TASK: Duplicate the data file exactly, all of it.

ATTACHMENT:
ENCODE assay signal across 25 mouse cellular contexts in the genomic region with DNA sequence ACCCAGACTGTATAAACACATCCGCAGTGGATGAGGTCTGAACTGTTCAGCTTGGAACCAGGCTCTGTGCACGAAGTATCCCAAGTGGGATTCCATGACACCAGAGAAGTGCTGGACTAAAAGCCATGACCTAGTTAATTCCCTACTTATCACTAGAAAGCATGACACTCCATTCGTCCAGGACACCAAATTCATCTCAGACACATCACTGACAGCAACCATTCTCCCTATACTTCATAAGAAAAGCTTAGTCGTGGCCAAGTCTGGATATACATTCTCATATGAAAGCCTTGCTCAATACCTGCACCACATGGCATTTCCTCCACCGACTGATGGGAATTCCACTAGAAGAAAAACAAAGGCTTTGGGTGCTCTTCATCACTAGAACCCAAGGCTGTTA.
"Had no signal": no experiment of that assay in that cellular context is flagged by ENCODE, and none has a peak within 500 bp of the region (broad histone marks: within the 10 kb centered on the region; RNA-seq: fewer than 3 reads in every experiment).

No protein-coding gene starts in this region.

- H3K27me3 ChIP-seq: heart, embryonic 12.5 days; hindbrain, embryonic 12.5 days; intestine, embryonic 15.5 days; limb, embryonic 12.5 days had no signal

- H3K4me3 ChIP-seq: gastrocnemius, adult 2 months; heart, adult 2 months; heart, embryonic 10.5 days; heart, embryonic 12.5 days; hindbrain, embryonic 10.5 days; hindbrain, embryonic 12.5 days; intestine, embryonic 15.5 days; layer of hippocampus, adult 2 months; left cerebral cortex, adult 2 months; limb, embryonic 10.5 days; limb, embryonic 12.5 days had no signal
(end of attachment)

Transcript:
ENCODE assay signal across 25 mouse cellular contexts in the genomic region with DNA sequence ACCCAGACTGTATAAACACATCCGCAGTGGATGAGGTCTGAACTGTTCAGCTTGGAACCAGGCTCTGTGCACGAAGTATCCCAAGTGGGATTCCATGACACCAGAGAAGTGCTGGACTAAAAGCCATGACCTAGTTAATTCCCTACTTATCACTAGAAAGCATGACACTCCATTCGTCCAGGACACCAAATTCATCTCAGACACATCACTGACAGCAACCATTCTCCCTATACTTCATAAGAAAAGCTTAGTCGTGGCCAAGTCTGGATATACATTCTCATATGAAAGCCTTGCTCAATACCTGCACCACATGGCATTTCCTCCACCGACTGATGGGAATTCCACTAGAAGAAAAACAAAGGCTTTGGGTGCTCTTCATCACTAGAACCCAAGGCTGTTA.
"Had no signal": no experiment of that assay in that cellular context is flagged by ENCODE, and none has a peak within 500 bp of the region (broad histone marks: within the 10 kb centered on the region; RNA-seq: fewer than 3 reads in every experiment).

No protein-coding gene starts in this region.

- H3K27me3 ChIP-seq: heart, embryonic 12.5 days; hindbrain, embryonic 12.5 days; intestine, embryonic 15.5 days; limb, embryonic 12.5 days had no signal

- H3K4me3 ChIP-seq: gastrocnemius, adult 2 months; heart, adult 2 months; heart, embryonic 10.5 days; heart, embryonic 12.5 days; hindbrain, embryonic 10.5 days; hindbrain, embryonic 12.5 days; intestine, embryonic 15.5 days; layer of hippocampus, adult 2 months; left cerebral cortex, adult 2 months; limb, embryonic 10.5 days; limb, embryonic 12.5 days had no signal